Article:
Samuel Halperin in an undated photo. (Family Photo)

Samuel Halperin, who helped shape laws dramatically expanding access to public education during the 1960s and remained involved in national education policy for more than four decades, died May 6 at his home in Washington. He was 83.

The cause was pancreatic cancer, said his daughter, Deena Barlev.

A former political scientist, Dr. Halperin joined the old U.S. Office of Education in 1961 and became a top liaison with Congress on education bills. Within a few years, he was named deputy assistant secretary for legislation in the old U.S. Department of Health, Education and Welfare.

He was credited as an architect of the Elementary and Secondary Education Act of 1965, signed by President Lyndon B. Johnson to provide comprehensive federal aid to public schools. The act included the Title I provision, which has provided billions of federal dollars to help educate poor children.

Dr. Halperin also helped shepherd the 1965 Higher Education Act, which helped give college students access to many new resources for financial aid.

In the 1970s and early ’80s, Dr. Halperin led George Washington University’s Institute for Educational Leadership, which had professional development and fellowship programs operating in more than 35 states.

From 1986-93, he was study director of the William T. Grant Foundation’s Commission on Work, Family and Citizenship. He co-wrote the commission’s much-cited 1988 report, “The Forgotten Half,” which examined how national prosperity might be threatened by the 20 million people aged 16 to 24 who will never go to college.

The report came out at a time when much of the attention in education policy circles was placed on those going to college. Less energy was expended on providing new skills and opportunities for what Dr. Halperin said were the 70 percent of adults who never earn a college degree.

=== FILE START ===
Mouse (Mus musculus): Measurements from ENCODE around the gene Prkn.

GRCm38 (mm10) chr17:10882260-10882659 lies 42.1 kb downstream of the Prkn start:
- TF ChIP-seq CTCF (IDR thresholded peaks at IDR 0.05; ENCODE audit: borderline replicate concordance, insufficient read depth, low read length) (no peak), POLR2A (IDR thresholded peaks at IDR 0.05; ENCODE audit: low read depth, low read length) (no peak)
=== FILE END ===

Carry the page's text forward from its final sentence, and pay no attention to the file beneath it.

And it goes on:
“The problem is the jobs they get after graduating high school are the same jobs they had while in high school,” Dr. Halperin said in 1992, citing such positions as retail clerk, fast-food server and stock boy. “Our economy uses vast amounts of these folks, and the purchasing power of these jobs is declining.”

In 1993, he founded and served as senior fellow at the nonprofit American Youth Policy Forum in Washington. The organization released a report a few years later, “The Forgotten Half Revisited,” which showed that despite a strong economy, young people lacking college diplomas were falling into poverty at a fast rate.

Dr. Halperin edited the new study, which called for more collaboration among local governments, schools and community-based and faith-based organizations to help promote education and workforce preparation.

Samuel Halperin was born May 10, 1930, in Chicago. He was a 1952 graduate of Washington University in St. Louis, where he also received a doctorate in political science in 1956.

He taught political science at Wayne State University in Detroit before winning a congressional fellowship from the American Political Science Association and joining the U.S. Office of Education as a legislative specialist.

He wrote dozens of scholarly articles and sat on national advisory boards and review panels centered on educational research. His honors included HEW superior and distinguished service awards and the distinguished service award of the National Association of Service and Conservation Corps, an umbrella group of youth development programs now called the Corps Network.

Survivors include his wife of 59 years, Marlene Epstein Halperin of Washington; two children, Elan Halperin of Rockville and Deena Barlev of Silver Spring; and five grandchildren.